At seven I went to the Germans. I had long before observed the great seriousness of their behaviour. Of their humility they had given a continual proof, by performing those servile offices for the other passengers, which none of the English would undertake; for which they desired, and would receive no pay, saying, “it was good for their proud hearts,” and “their loving Saviour had done more for them.”…There was now an opportunity of trying whether they were delivered from the Spirit of fear, as well as from that of pride, anger, and revenge. In the midst of the psalm wherewith their service began, the sea broke over, split the main-sail in pieces, covered the ship, and poured in between the decks, as if the great deep had already swallowed us up. A terrible screaming began among the English. The Germans calmly sung on. I asked one of them afterwards, “Was you not afraid?” He answered, “I thank God, no.”


Reason, properly applied, can help us make sense of what we read in Scripture and what is handed down to us through tradition. It can also help us test those traditions or our understanding of Scripture. Reason enables us to navigate the complex relationship between the book of Scripture and the book of nature, between science and faith.


An experience at a Moravian Bible study led Wesley to acknowledge a fourth source:

In the evening I went very unwillingly to a society in Aldersgate Street, where one was reading Luther’s preface to the Epistle to the Romans. About a quarter before nine, while the leader was describing the change which God works in the heart through faith in Christ, I felt my heart strangely warmed. I felt I did trust in Christ alone for salvation; and an assurance was given me that He had taken away my sins, even mine, and saved me from the law of sin and death.

Wesley realized that what he had previously understood with his head, he now understood also with his heart. His experience confirmed the truth he had been taught.

In the words of the Book of Discipline, ¶ 104:

On the personal level, experience is to the individual as tradition is to the church: It is the personal appropriation of God’s forgiving and empowering grace. Experience authenticates in our own lives the truths revealed in Scripture and illumined in tradition, enabling us to claim the Christian witness as our own.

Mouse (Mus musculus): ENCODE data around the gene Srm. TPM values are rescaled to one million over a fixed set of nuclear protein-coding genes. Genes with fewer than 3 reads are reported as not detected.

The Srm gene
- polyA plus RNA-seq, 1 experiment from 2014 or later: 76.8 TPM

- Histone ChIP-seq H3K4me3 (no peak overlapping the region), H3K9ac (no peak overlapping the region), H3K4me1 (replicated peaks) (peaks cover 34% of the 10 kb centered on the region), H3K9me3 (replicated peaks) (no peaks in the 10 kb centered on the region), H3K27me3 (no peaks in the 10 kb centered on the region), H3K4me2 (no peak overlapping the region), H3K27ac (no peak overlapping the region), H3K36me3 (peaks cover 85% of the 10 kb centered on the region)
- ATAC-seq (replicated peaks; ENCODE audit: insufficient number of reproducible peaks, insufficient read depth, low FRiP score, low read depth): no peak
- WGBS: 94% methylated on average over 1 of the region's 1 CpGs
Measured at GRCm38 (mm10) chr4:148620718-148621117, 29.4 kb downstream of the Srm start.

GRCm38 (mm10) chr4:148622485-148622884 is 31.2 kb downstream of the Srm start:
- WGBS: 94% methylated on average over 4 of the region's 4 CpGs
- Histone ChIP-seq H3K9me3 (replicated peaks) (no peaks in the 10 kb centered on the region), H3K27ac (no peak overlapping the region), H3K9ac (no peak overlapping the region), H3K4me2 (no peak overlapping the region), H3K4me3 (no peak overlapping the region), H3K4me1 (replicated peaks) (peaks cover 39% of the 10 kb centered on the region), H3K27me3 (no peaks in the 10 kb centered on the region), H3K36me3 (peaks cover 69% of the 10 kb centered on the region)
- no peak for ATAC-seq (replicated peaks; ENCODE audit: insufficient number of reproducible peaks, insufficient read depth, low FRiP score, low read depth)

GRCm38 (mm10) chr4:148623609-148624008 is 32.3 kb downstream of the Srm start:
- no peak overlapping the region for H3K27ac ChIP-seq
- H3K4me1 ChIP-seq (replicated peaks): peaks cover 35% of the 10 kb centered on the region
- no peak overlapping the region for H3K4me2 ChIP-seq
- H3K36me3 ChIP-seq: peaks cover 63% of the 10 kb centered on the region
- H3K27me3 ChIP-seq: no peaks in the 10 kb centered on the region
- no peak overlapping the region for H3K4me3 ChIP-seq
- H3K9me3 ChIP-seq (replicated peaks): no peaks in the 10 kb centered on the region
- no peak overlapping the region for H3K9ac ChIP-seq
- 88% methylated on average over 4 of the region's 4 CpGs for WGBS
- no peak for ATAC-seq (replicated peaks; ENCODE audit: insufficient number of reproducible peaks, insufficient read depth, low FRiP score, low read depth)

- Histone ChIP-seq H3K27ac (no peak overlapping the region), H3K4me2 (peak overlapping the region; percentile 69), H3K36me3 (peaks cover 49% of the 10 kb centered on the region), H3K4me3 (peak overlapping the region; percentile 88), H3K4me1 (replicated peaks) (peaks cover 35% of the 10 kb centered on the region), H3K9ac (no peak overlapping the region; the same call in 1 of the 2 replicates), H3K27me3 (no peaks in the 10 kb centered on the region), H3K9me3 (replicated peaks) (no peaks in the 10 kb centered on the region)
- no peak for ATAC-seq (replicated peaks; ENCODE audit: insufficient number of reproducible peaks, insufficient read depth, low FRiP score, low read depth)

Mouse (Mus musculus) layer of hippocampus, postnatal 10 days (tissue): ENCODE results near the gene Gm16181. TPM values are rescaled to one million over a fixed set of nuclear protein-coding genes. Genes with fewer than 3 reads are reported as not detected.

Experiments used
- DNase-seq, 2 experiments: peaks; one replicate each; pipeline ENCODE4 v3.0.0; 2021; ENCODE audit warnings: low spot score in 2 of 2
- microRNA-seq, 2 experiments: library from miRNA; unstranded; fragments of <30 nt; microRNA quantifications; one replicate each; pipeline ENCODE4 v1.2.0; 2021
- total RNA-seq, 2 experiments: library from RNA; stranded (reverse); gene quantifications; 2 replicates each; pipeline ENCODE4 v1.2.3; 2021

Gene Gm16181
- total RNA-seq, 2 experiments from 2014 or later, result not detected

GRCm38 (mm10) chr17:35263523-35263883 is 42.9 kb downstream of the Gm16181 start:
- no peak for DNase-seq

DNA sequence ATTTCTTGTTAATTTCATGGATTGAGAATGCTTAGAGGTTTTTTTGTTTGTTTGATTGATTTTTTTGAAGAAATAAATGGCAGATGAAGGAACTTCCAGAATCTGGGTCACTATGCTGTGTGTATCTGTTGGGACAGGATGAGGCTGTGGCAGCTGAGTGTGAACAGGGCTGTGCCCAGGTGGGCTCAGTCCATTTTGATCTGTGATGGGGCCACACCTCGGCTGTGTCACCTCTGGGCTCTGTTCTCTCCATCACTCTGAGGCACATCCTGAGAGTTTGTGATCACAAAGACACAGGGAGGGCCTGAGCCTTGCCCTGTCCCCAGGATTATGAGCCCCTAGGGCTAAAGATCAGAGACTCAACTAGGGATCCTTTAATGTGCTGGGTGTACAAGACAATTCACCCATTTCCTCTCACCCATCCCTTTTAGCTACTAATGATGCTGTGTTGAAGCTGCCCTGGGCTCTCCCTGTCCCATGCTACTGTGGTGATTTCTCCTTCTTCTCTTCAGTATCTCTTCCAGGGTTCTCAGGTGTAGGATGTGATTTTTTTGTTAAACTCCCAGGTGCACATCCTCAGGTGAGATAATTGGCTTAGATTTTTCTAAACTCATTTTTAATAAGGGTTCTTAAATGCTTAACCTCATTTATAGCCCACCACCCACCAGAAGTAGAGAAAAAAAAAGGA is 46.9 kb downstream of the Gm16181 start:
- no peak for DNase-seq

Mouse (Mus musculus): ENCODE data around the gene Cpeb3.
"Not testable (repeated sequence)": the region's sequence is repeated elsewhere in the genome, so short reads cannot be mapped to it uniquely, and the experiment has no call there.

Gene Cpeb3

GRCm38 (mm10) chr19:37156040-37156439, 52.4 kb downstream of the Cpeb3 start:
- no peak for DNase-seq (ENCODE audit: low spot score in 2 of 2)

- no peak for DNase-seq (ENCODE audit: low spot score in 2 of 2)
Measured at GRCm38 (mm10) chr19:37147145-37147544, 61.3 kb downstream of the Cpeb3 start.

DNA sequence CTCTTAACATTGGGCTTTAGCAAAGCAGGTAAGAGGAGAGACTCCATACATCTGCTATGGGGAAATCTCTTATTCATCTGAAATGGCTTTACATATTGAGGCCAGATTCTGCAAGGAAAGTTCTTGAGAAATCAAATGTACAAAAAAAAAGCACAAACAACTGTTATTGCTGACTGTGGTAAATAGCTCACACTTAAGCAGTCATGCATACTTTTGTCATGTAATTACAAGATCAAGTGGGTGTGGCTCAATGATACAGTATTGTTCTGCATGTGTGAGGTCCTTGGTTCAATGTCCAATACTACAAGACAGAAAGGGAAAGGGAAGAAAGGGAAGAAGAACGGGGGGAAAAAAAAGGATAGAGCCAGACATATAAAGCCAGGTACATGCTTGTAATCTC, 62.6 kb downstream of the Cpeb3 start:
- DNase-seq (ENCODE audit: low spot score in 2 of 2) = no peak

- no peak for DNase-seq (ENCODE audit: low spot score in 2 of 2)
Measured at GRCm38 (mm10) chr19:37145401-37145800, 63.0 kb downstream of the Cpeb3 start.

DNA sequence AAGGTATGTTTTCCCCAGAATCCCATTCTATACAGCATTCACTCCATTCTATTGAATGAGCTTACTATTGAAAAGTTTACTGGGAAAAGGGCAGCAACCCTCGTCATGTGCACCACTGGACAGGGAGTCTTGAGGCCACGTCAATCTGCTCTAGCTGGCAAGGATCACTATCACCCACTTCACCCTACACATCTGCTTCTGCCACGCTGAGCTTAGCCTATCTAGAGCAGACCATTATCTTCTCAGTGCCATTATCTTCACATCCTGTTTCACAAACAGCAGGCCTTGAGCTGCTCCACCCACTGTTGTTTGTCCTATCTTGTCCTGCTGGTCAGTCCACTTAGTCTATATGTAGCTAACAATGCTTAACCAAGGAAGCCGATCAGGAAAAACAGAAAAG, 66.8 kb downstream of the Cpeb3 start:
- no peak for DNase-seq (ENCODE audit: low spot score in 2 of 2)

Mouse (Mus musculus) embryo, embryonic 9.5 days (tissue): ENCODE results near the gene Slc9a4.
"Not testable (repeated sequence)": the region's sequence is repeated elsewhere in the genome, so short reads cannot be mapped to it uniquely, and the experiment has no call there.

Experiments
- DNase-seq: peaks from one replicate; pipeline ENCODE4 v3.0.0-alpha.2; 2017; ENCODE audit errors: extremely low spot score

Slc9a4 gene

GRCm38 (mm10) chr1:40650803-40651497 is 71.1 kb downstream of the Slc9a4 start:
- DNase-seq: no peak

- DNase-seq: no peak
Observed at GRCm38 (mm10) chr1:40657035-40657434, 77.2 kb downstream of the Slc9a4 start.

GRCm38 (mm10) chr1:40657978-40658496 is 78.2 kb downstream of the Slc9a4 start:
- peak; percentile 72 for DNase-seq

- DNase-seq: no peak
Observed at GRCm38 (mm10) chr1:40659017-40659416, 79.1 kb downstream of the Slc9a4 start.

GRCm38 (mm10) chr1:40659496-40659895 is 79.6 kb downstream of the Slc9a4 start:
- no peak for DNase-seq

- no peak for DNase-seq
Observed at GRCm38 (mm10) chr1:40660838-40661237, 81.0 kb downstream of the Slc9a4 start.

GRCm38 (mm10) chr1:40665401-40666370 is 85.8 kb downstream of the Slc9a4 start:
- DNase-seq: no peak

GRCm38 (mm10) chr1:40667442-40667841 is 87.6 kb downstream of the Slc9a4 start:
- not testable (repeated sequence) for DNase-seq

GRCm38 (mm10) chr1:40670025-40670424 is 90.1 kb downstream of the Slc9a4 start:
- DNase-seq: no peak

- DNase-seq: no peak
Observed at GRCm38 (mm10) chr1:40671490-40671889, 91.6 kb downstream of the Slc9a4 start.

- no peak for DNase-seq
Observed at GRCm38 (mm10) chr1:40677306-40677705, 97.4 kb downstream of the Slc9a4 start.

As we experience life in Christ, our encounters can bring home the truths we have been taught, and can transform head-knowledge into heart-knowledge.

Together, these four sources have become known as the Wesleyan quadrilateral and together they guide us as we build a relationship with God and seek to follow God’s will for our lives.

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  • bobthechef says:

    I don’t think your understanding of tradition is quite right. G. K. Chesterton, given that he was a Catholic, would argue that sola scriptura is bit like having a book written in Chinese without knowing Chinese. It’s not a matter of how these teaching apply to one’s life, or a matter of what is permitted or not permitted (the Bible is not above all a handbook of divine commandment or divine prohibition but above all a source of revealed truth, after all). It’s a matter of how to interpret and understand what the text means, what God had intended for us to know through those authors who were inspired by Him. It didn’t fall from the sky, you know. Without tradition, you can read a great deal into a very complex text written in a wide range of style. Tradition is one of scholarship stemming from the days of Peter, 2,000 years of painstaking research into the languages of the original texts, the historical periods they were written in, who wrote them, what style they wrote them in, and so on.

    The main criticism of Protestantism is that there are over 40,000 denominations, all rooted in disagreements about interpretation. Now, it doesn’t mean certain passages are not debated in the Catholic Church, but for the most part, there is a great deal of stability in the overall interpretation of biblical text. It should also be mentioned that the Catholic Church compiled the Bible in the first place, so it’s a bit bizarre to shrug off the very tradition that produced the biblical canon we see today, the Bible Protestants try to approach without the aid of tradition. Without tradition, we do not interpret scripture as it is, but as we are. The sheer number of denominations is proof of that.